Are Patent Claims Coming for Your WS2812?

There are some components which are used within our sphere so often as to become ubiquitous, referred to by their part number without the need for a hasty dig through a data sheet to remind oneself just what we are talking about. You can rattle a few of them off, the 555, the 741, the ESP8266, and so on.

In the world of LEDs, the part that most immediately springs to mind is the Worldsemi WS2812 addressable LED. This part consists of three LEDs in red, green, and blue, all in the same package with a serial interface allowing a chain of individually addressable multicolour lights to be created. We’ve seen them in all sorts of places, and if you don’t recognise the part number then perhaps you will by one of the names they’re sold under: Neopixel.

Yesterday we received an email from our piratical friends at Pimoroni, the British supplier of all forms of electronic goodies. Among their range they have a reasonable number of products containing WS2812s, and it was these products that had formed the subject of an unexpected cease-and-desist letter. APA Electronic are the manufacturer of the APA102 addressable LED (which you may know as the Dotstar), and their cease-and-desist asking for the products to be withdrawn from sale rests on their holding a patent for an addressable multicolour LED. We’d be very interested to hear whether any other suppliers of WS2812-based parts have received similar communications.

US patent number 8094102B2 is indeed a patent for a “Single full-color LED with driving mechanism”, which does look a lot like a WS2812. But as always, such things are not as cut-and-dried as they might first appear. The LED in the patent for example relies upon a clock line for its operation, while the Worldsemi part doesn’t. I am not a lawyer so I’d hesitate to call this a baseless and speculative move, but I suspect that there will be plenty over which the two semiconductor companies can duke it out in the courtroom.

It’s fair to say that a large part of the ethos of our movement shares something with that of the world of open-source, so news of legal manoeuvres such as this are never likely to go down well. We’re small fry in this context and our commercial influence on APA102 or WS2812 sales will be minimal, but inevitably APA’s standing in our eyes will be diminished. Companies such as Pimoroni are not the target but a piece of collateral damage in a battle between manufacturers.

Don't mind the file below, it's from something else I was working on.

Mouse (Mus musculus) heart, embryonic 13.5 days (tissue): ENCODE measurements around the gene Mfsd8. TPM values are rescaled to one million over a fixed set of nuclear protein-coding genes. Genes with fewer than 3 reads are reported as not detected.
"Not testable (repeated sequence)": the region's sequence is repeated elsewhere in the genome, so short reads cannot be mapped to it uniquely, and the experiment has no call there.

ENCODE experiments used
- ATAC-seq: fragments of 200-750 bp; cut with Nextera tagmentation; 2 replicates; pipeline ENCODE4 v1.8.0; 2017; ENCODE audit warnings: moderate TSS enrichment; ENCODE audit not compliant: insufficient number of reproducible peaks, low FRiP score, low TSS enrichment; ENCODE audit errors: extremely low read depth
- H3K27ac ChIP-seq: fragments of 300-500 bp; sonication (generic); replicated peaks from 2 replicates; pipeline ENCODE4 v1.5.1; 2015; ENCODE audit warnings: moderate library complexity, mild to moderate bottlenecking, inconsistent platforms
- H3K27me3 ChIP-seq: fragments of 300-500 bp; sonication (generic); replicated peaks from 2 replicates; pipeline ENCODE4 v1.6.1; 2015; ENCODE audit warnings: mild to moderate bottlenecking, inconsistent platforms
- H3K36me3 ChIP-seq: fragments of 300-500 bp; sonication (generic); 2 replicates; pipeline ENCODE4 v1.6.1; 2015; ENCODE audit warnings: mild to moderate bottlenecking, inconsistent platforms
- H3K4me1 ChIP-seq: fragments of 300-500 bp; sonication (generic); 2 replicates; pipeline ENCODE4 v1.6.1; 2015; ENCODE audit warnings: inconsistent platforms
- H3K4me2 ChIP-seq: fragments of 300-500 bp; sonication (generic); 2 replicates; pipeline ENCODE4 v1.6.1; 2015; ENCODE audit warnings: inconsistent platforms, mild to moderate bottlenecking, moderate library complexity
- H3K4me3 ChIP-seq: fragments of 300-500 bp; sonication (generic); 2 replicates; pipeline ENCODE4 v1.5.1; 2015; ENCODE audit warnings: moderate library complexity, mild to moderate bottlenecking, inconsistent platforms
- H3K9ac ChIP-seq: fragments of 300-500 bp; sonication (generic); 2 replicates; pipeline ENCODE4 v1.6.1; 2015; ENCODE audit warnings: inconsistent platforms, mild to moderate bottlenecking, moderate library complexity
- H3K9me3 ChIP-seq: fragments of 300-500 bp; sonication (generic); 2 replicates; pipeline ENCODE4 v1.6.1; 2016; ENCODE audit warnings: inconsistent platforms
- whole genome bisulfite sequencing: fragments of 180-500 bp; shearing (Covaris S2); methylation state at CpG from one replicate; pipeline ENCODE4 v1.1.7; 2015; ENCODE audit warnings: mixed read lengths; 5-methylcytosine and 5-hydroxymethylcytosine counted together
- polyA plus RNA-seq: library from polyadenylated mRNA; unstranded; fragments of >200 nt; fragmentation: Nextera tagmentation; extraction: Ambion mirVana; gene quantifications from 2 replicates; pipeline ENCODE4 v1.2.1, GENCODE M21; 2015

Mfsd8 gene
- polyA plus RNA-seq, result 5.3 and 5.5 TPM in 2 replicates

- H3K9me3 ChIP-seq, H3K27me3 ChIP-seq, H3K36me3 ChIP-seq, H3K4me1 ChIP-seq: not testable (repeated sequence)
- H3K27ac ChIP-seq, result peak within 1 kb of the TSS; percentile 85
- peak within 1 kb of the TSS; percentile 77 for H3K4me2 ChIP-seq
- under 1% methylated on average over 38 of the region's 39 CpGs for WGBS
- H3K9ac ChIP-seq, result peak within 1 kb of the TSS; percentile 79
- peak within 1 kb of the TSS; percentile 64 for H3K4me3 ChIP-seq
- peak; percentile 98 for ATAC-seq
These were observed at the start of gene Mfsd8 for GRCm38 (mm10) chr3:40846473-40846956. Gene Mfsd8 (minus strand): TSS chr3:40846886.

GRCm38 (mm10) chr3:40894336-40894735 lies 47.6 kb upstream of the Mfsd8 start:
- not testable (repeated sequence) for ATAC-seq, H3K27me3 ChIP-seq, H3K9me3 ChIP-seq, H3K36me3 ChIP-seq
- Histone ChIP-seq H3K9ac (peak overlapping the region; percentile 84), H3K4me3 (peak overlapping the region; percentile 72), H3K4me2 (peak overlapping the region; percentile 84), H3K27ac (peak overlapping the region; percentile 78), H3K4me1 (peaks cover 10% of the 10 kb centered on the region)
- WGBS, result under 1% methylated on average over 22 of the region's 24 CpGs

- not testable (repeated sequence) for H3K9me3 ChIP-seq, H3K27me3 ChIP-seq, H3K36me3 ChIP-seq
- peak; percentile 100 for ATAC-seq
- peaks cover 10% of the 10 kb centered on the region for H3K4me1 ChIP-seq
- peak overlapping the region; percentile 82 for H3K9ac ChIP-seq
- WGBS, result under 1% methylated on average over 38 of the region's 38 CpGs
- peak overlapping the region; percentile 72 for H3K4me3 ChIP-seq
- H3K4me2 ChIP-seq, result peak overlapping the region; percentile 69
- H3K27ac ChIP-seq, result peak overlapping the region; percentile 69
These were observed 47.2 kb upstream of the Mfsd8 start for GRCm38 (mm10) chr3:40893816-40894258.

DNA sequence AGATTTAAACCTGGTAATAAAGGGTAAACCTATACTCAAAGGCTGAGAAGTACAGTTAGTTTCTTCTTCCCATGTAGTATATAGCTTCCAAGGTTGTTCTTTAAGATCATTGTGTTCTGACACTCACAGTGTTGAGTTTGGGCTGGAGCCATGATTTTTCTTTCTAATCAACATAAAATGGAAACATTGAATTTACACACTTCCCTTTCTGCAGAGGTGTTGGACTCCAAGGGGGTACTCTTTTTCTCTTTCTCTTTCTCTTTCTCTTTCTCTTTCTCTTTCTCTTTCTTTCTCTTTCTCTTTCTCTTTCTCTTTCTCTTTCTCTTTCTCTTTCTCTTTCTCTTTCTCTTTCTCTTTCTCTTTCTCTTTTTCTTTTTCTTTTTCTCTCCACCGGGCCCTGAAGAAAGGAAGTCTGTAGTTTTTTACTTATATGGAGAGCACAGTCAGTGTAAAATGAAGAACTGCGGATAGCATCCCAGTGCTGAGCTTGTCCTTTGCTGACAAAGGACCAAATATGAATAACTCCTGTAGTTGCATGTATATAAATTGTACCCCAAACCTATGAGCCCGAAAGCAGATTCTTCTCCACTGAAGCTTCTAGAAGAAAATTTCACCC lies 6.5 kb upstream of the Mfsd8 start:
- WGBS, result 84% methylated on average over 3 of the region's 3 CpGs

Whether the patent has been violated or not can only be decided by the courts. It is not uncommon for patent holders to go after companies selling the “infringing” products in hopes that rather than risk a costly court battle, they simply adhere to the demands, in this case buying parts from APA and not from Worldsemi.

So, if you rely on addressable LEDs, watch out! There may be trouble ahead.

Header image: Tristan Robitaille [CC BY-SA 4.0].

NeoJoints Make WS2812 LEDs Even More Fun

What’s more fun than individually addressable RGB LEDs? Many, many individually addressable RGB LEDs. What’s more fun than all the miscellaneous soldering involved in connecting many of these cheap and cheerful strips together? Well, basically anything. But in particular, these little widgets that [todbot] designed help make connecting up strips of RGB LEDs a snap.

[todbot]’s connectors aren’t particularly groundbreaking, but they’re one of those things that you need the moment you first lay eyes on them. And they’re a testament to rapid prototyping: the mounting holes and improved routing patterns evolved as [todbot] made some, soldered them up, mounted them, and then made some more. We’d like to see some odd angles, of course, but that shouldn’t be too hard to arrange. Everything is up on GitHub, so you can go check it out.

Of course, necessity is the mother of invention, and she’s got many kids. Which is to say that we’ve seen a variation of this hack before precisely because other folks have stared at this matrix-of-strips problem before and come up with similar solutions. Still, we really like the mounting holes and overall aesthetic of [todbot]’s solution, and if you ever find yourself joining WS2812 strips together, give it a try.

WS2812B LED Clones: Work Better Than Originals!

Commodity electronics manufacturing is a tough game. If you come out with a world-beating product, like WorldSemi did with the WS2812B addressable RGB LED “pixel”, you can be pretty sure that you’re going to be cloned in fairly short order. And we’re all used to horror stories of being sold clones instead of what was ordered. But what if the clones were actually an improvement?

[Gonazar] bought some strips of “WS2812” LEDs and prototyped a project. When stepping up to larger production, he thought he’d go directly to WorldSemi. Long story short, the cheaper LED modules that he’d previously bought weren’t from WorldSemi, but were actually SK6812 clones labelled as WS2812Bs. When he switched to the real thing, he discovered that they had some temperature and pressure sensitivities that the clones didn’t. The clones were better!